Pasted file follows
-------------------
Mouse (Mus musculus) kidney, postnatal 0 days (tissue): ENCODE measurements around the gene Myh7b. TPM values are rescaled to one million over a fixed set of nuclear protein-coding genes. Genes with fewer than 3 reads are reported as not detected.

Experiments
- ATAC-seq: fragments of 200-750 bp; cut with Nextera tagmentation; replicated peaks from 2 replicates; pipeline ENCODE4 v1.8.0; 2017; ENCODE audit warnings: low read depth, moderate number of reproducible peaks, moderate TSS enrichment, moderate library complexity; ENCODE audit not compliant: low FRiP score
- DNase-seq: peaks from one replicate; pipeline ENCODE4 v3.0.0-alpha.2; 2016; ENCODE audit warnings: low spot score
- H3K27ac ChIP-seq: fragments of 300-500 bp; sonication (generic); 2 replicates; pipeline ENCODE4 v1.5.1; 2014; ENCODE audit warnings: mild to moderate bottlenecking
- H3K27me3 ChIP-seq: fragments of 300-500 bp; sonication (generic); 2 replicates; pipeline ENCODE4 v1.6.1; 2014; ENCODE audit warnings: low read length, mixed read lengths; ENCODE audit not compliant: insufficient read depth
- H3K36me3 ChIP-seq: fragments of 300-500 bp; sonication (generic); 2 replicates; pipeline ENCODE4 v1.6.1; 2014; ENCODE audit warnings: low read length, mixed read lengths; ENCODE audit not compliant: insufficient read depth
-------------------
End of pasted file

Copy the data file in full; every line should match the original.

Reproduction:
Mouse (Mus musculus) kidney, postnatal 0 days (tissue): ENCODE measurements around the gene Myh7b. TPM values are rescaled to one million over a fixed set of nuclear protein-coding genes. Genes with fewer than 3 reads are reported as not detected.

Experiments
- ATAC-seq: fragments of 200-750 bp; cut with Nextera tagmentation; replicated peaks from 2 replicates; pipeline ENCODE4 v1.8.0; 2017; ENCODE audit warnings: low read depth, moderate number of reproducible peaks, moderate TSS enrichment, moderate library complexity; ENCODE audit not compliant: low FRiP score
- DNase-seq: peaks from one replicate; pipeline ENCODE4 v3.0.0-alpha.2; 2016; ENCODE audit warnings: low spot score
- H3K27ac ChIP-seq: fragments of 300-500 bp; sonication (generic); 2 replicates; pipeline ENCODE4 v1.5.1; 2014; ENCODE audit warnings: mild to moderate bottlenecking
- H3K27me3 ChIP-seq: fragments of 300-500 bp; sonication (generic); 2 replicates; pipeline ENCODE4 v1.6.1; 2014; ENCODE audit warnings: low read length, mixed read lengths; ENCODE audit not compliant: insufficient read depth
- H3K36me3 ChIP-seq: fragments of 300-500 bp; sonication (generic); 2 replicates; pipeline ENCODE4 v1.6.1; 2014; ENCODE audit warnings: low read length, mixed read lengths; ENCODE audit not compliant: insufficient read depth